How You Can Prepare for Your SEN Child’s Transition to Adulthood

In this article, we’re sharing tips on how you can prepare for your SEN child’s transition to adulthood.

Photo by RODNAE Productions:

As the parent of a child with special educational needs, you’ve spent many years nurturing your child and taking care of their needs, so letting go can be tough. It is, however, the job of every parent to prepare children for adulthood and a form of independence.

With SEN children, there may be additional challenges to this, including certain practical and financial obligations.

In this article, we’ll explain how to apply to become court of protection deputy for your child as you prepare them for the transition to adulthood. We’ll also take a look at some other areas you can provide support, including independent living, employment and more…

What is a court of protection deputy?

This is a court appointed title which allows you to retain control of certain things regarding your adult SEN child’s life. A court of protection deputy may make decisions regarding:

  • The person’s welfare
  • The person’s financial affairs
  • The person’s property and accommodation

In order to apply to be a court of protection deputy for your child, you must tell your child that you intend to apply – and explain to them what this means. You must also inform three other people who know your child. These people, along with yourself and your child, will be required to fill in application forms to support your application.

Completing the application will cost £371 and you may also be required to pay a security bond should the court decide that this is necessary.

How to prepare your SEN child for the transition to adulthood


The move to adulthood will often mean some big changes for yourself and your child. It’s important to prepare them for these changes while reassuring them that you will always be there to support them. In this section, we’ll explore this in more detail:


If your child is going to be working, it’s important to explain to them what this means and what will be required of them. It can sometimes help to engage in role playing games with them where you both take turns in being the employee and the customer as this will help them to solidify the idea in their mind.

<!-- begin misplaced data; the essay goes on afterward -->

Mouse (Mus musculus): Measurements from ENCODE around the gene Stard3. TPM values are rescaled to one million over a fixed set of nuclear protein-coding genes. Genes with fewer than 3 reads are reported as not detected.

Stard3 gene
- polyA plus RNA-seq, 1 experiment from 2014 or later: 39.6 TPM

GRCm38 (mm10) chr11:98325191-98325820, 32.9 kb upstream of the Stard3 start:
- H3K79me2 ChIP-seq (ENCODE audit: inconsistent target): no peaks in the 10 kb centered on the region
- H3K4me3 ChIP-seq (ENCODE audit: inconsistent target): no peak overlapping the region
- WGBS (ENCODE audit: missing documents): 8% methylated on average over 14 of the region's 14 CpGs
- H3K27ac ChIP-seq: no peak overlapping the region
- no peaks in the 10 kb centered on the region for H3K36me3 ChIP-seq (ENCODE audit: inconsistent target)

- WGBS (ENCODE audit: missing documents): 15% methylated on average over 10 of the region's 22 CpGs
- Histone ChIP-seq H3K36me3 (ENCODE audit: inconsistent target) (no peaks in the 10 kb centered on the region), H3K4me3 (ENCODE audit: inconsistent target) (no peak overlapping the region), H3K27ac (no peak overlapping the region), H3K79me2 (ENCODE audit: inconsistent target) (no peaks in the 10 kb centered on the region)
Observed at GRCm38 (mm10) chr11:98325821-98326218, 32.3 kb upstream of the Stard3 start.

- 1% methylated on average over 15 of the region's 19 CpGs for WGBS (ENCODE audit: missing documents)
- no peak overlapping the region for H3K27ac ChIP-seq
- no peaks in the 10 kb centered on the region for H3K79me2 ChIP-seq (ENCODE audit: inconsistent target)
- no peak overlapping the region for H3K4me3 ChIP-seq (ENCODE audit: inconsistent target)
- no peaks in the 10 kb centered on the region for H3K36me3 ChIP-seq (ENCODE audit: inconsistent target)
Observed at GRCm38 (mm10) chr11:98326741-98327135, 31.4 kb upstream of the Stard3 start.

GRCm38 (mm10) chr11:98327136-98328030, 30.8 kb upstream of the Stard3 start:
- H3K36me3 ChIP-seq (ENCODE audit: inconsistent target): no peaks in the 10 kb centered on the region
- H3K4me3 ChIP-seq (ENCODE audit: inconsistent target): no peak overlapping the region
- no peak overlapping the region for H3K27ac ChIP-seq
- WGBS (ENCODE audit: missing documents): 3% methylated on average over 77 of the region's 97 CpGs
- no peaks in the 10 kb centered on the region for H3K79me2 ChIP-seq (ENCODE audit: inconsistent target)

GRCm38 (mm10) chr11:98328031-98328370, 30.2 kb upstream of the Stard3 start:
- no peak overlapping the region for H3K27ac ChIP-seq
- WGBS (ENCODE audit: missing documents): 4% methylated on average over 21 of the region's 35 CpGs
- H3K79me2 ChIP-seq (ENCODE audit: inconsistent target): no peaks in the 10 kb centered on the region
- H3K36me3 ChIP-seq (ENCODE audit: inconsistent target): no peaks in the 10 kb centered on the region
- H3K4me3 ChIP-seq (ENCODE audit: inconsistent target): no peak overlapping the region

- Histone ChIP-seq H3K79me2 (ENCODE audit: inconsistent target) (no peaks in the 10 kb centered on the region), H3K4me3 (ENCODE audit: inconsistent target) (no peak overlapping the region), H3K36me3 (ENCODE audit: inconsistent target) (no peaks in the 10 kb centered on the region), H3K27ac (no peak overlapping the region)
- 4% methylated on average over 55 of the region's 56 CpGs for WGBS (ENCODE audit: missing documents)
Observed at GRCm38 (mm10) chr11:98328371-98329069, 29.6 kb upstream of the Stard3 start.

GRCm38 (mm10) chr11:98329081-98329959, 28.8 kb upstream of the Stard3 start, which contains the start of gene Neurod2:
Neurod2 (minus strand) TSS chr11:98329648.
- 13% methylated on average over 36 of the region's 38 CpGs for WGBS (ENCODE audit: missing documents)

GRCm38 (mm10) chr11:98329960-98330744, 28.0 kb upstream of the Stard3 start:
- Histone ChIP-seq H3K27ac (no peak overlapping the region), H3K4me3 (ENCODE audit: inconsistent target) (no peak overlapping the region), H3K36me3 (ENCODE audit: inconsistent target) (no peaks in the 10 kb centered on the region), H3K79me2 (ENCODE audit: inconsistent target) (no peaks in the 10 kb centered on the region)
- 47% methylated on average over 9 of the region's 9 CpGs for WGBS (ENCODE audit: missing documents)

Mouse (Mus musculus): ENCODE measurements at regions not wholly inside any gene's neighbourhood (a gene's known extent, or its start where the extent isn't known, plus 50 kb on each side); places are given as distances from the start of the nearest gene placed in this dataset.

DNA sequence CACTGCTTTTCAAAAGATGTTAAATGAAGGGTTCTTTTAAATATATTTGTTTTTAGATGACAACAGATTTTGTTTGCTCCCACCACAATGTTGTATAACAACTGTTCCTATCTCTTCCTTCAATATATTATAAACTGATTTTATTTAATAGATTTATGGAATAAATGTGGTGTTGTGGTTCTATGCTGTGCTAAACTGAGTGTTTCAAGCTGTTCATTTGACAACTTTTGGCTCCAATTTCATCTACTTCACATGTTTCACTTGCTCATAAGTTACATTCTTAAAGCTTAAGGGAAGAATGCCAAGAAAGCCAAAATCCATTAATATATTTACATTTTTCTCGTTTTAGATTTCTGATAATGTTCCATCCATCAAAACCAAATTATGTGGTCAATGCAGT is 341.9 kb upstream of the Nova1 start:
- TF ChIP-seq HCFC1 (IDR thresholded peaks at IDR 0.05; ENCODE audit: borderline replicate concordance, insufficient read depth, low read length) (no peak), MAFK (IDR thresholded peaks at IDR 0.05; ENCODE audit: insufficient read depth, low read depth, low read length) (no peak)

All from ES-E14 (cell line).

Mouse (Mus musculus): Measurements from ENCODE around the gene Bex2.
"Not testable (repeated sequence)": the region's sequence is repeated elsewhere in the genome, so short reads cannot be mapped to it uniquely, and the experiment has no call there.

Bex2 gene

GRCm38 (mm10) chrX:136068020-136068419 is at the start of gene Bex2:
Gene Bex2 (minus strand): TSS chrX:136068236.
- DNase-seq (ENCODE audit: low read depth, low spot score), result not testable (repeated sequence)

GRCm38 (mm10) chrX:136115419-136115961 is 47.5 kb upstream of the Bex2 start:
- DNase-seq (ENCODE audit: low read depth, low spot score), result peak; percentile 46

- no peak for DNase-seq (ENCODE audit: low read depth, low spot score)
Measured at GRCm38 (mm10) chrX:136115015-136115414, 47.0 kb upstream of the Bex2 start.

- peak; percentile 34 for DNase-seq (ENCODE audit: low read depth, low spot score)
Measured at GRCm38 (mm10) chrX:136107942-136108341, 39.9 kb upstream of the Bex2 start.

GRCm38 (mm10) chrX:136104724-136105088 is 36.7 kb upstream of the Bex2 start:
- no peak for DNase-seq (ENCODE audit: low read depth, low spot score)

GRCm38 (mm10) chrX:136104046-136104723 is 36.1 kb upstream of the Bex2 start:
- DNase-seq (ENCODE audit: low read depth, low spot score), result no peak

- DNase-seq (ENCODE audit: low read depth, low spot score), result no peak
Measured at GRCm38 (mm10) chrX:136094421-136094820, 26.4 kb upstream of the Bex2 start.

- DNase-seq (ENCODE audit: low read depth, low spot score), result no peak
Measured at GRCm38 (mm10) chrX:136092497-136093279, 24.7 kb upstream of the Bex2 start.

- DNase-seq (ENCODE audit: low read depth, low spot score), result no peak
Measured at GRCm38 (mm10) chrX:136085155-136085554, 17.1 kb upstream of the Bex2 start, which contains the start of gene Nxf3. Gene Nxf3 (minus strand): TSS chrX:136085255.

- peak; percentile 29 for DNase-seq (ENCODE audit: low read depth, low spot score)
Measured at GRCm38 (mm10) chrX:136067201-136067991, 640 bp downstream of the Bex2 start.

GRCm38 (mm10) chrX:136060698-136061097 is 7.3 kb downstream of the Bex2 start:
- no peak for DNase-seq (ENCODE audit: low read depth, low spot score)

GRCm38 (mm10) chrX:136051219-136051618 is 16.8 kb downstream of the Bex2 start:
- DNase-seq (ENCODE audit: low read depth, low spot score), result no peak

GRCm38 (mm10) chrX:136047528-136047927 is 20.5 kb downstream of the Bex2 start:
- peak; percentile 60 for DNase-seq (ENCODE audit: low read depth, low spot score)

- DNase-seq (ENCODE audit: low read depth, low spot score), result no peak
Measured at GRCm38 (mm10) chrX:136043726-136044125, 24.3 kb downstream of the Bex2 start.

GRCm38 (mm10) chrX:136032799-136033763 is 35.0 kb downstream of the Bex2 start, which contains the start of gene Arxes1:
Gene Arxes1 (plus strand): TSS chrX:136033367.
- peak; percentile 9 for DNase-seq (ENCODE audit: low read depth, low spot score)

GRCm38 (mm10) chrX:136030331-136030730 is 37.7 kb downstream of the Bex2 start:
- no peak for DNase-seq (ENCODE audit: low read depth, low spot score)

Depending on your child’s ability, talk to them about what kind of work they think they might enjoy and show them how to research and apply for jobs.

Independent living

The idea of living apart from their parents can be really scary for some SEN people. It’s never too early to start preparing your child for independence and you can do this by getting them involved in household activities from a young age, including:

  • Cooking
  • Cleaning
  • Gardening

While teaching your child these activities it is, of course, important to include safety training; using pictures and images can help here.

Although you may hold court protection deputy status, you can still teach your child a little about personal finance and managing household bills. This can include energy and cost saving activities, such as switching off lights and not leaving the television on all the time.


In many cases, parents of children with special educational needs will monitor and supervise their child’s washing and hygiene routines. Part of the transition to adulthood means teaching your child to do this for themselves. Explain to them the importance of keeping themselves and their clothes clean and use visual aids to encourage them to take responsibility for this for themselves.


One of the biggest challenges for those with special educational needs is that of timekeeping. SEN individuals can be easily distracted and, in some cases, only have a rudimentary concept of time.

Audio and visual aids can help to keep your child on track. As well as alarms for waking up, you can help your child to set daily alarms for other activities such as working, socialising and cooking. This can greatly assist them in learning how to manage their time effectively and cut down on stress.


Photo by Cliff Booth:

Flying the nest means that your child will have to learn to organise their own activities and social events. This can be daunting for a SEN individual who has always relied on a parent to do this for them.

You can help by nudging them in the right direction and accompanying them to begin with, while encouraging them to make friends and engage with others. You may find it unnerving at first if you’re used to knowing where your child is and who they are with, but this is an important part of gaining independence.

Helping SEN children to make their way in the world

For a child with special educational needs and their parents, the transition to adulthood may not be as smooth as with other individuals. But, it’s never too early to begin the process.

By involving your child in household chores and activities on a daily basis, you can make the transition to independence a little easier. In this article, we’ve shared some of the things that you can do to prepare your SEN child for adulthood and these should always be reinforced by reassuring your child that you will always be on hand to help when they need you.


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